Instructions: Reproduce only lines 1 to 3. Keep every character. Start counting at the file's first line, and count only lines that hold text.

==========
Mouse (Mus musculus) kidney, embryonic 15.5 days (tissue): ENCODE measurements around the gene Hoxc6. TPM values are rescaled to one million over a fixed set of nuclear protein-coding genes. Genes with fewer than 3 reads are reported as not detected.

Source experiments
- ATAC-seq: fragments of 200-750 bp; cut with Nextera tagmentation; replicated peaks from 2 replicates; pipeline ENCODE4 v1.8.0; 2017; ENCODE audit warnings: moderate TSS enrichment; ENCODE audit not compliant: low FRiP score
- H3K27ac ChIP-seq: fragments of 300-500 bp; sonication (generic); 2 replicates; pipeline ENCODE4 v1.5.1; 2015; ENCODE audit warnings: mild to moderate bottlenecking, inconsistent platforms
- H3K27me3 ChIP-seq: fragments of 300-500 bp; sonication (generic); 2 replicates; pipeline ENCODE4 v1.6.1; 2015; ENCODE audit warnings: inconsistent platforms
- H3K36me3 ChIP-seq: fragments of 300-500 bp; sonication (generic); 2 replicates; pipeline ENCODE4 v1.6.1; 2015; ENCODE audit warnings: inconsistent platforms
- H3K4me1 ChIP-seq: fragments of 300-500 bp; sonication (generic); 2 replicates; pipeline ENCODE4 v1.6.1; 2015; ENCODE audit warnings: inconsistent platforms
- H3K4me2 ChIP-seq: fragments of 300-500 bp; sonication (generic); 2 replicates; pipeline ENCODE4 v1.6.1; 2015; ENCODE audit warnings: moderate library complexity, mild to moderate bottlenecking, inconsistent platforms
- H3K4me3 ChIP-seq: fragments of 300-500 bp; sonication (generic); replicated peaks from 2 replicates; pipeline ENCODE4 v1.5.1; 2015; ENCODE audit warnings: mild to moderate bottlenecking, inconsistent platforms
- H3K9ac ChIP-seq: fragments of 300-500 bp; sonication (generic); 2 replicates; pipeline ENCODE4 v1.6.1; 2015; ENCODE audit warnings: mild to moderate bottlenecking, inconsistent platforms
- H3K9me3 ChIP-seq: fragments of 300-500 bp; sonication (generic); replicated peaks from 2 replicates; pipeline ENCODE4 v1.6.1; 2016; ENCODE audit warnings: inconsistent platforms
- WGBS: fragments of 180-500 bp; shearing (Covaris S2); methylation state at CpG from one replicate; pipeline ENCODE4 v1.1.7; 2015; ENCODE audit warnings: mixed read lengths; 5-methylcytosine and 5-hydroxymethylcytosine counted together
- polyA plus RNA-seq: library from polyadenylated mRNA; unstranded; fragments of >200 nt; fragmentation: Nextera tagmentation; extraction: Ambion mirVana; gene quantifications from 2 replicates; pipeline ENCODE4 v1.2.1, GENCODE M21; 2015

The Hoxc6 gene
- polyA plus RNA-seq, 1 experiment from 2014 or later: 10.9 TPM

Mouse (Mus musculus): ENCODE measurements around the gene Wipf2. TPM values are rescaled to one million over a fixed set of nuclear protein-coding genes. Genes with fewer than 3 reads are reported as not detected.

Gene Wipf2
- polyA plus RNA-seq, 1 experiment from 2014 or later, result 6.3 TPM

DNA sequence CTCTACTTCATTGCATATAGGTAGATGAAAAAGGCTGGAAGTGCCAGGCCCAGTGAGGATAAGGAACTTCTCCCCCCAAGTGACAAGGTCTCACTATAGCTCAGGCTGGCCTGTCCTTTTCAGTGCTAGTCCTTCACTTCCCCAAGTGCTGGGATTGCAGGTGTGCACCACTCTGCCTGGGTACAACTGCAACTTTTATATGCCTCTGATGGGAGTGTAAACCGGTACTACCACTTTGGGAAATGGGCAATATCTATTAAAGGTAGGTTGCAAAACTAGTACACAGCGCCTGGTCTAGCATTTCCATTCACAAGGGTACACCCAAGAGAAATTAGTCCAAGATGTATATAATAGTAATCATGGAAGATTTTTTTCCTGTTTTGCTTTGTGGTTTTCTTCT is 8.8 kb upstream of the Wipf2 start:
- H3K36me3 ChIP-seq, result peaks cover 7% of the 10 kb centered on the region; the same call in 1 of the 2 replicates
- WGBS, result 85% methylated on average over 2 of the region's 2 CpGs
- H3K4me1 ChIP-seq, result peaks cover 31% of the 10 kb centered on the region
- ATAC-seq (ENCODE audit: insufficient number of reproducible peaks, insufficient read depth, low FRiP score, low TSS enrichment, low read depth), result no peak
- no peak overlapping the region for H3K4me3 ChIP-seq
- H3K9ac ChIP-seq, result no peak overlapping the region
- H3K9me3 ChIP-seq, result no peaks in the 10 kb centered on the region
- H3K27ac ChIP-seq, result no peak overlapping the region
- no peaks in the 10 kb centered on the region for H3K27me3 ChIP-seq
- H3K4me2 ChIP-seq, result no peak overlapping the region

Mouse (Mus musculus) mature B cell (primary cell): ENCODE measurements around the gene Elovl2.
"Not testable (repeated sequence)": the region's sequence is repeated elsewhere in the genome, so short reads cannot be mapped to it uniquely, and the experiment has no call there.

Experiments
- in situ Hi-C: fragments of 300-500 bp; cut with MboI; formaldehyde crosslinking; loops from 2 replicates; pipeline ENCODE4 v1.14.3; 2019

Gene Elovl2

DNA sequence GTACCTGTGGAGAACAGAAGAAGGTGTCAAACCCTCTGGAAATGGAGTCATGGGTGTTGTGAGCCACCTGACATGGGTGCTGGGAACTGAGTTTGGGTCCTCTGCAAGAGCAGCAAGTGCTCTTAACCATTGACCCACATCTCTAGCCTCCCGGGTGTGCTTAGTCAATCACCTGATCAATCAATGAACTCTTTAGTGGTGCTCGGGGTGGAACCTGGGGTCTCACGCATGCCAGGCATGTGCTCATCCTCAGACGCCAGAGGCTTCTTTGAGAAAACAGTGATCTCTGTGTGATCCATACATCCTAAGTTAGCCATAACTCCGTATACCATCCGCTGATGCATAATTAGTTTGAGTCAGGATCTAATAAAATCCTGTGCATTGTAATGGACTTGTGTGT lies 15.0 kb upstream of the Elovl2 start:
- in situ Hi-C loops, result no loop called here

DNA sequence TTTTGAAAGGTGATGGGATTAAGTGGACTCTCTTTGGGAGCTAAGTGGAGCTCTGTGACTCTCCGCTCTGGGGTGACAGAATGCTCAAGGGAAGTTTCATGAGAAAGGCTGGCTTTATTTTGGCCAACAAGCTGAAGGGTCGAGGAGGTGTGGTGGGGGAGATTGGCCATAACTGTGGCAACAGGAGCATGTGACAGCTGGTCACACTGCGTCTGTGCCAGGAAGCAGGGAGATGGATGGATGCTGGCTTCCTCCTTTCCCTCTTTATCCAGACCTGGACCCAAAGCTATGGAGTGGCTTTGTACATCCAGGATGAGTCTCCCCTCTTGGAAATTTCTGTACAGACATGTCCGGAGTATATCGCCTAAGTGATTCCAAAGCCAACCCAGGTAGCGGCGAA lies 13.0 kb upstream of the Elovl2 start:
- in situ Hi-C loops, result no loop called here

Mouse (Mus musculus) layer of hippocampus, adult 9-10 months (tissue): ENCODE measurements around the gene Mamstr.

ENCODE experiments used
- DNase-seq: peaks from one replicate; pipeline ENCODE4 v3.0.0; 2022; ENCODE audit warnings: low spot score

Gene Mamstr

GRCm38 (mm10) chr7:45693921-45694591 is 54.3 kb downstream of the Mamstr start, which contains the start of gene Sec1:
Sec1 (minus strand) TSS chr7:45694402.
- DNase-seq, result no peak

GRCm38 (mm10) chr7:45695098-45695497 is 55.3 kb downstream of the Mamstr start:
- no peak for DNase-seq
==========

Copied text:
Mouse (Mus musculus) kidney, embryonic 15.5 days (tissue): ENCODE measurements around the gene Hoxc6. TPM values are rescaled to one million over a fixed set of nuclear protein-coding genes. Genes with fewer than 3 reads are reported as not detected.

Source experiments
- ATAC-seq: fragments of 200-750 bp; cut with Nextera tagmentation; replicated peaks from 2 replicates; pipeline ENCODE4 v1.8.0; 2017; ENCODE audit warnings: moderate TSS enrichment; ENCODE audit not compliant: low FRiP score